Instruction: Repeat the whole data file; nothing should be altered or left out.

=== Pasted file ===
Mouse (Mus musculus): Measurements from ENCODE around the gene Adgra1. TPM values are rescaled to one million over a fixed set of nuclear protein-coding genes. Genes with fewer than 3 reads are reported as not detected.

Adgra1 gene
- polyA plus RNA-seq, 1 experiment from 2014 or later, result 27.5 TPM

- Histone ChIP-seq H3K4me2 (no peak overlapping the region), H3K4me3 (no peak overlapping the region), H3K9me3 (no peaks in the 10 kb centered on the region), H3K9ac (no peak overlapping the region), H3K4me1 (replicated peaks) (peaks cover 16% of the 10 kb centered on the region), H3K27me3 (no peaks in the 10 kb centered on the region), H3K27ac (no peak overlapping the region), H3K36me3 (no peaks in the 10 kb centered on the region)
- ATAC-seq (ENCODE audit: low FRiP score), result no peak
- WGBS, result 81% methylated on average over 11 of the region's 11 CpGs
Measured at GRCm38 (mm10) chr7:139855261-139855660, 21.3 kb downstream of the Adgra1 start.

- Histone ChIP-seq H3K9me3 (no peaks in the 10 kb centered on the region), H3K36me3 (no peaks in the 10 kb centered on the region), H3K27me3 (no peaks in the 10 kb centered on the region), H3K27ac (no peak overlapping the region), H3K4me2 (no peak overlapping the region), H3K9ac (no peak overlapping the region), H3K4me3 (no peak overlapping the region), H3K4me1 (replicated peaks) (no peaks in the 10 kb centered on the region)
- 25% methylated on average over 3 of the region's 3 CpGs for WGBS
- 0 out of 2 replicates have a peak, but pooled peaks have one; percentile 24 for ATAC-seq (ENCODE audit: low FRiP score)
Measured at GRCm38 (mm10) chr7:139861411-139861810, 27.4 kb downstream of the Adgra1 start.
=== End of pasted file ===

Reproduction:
Mouse (Mus musculus): Measurements from ENCODE around the gene Adgra1. TPM values are rescaled to one million over a fixed set of nuclear protein-coding genes. Genes with fewer than 3 reads are reported as not detected.

Adgra1 gene
- polyA plus RNA-seq, 1 experiment from 2014 or later, result 27.5 TPM

- Histone ChIP-seq H3K4me2 (no peak overlapping the region), H3K4me3 (no peak overlapping the region), H3K9me3 (no peaks in the 10 kb centered on the region), H3K9ac (no peak overlapping the region), H3K4me1 (replicated peaks) (peaks cover 16% of the 10 kb centered on the region), H3K27me3 (no peaks in the 10 kb centered on the region), H3K27ac (no peak overlapping the region), H3K36me3 (no peaks in the 10 kb centered on the region)
- ATAC-seq (ENCODE audit: low FRiP score), result no peak
- WGBS, result 81% methylated on average over 11 of the region's 11 CpGs
Measured at GRCm38 (mm10) chr7:139855261-139855660, 21.3 kb downstream of the Adgra1 start.

- Histone ChIP-seq H3K9me3 (no peaks in the 10 kb centered on the region), H3K36me3 (no peaks in the 10 kb centered on the region), H3K27me3 (no peaks in the 10 kb centered on the region), H3K27ac (no peak overlapping the region), H3K4me2 (no peak overlapping the region), H3K9ac (no peak overlapping the region), H3K4me3 (no peak overlapping the region), H3K4me1 (replicated peaks) (no peaks in the 10 kb centered on the region)
- 25% methylated on average over 3 of the region's 3 CpGs for WGBS
- 0 out of 2 replicates have a peak, but pooled peaks have one; percentile 24 for ATAC-seq (ENCODE audit: low FRiP score)
Measured at GRCm38 (mm10) chr7:139861411-139861810, 27.4 kb downstream of the Adgra1 start.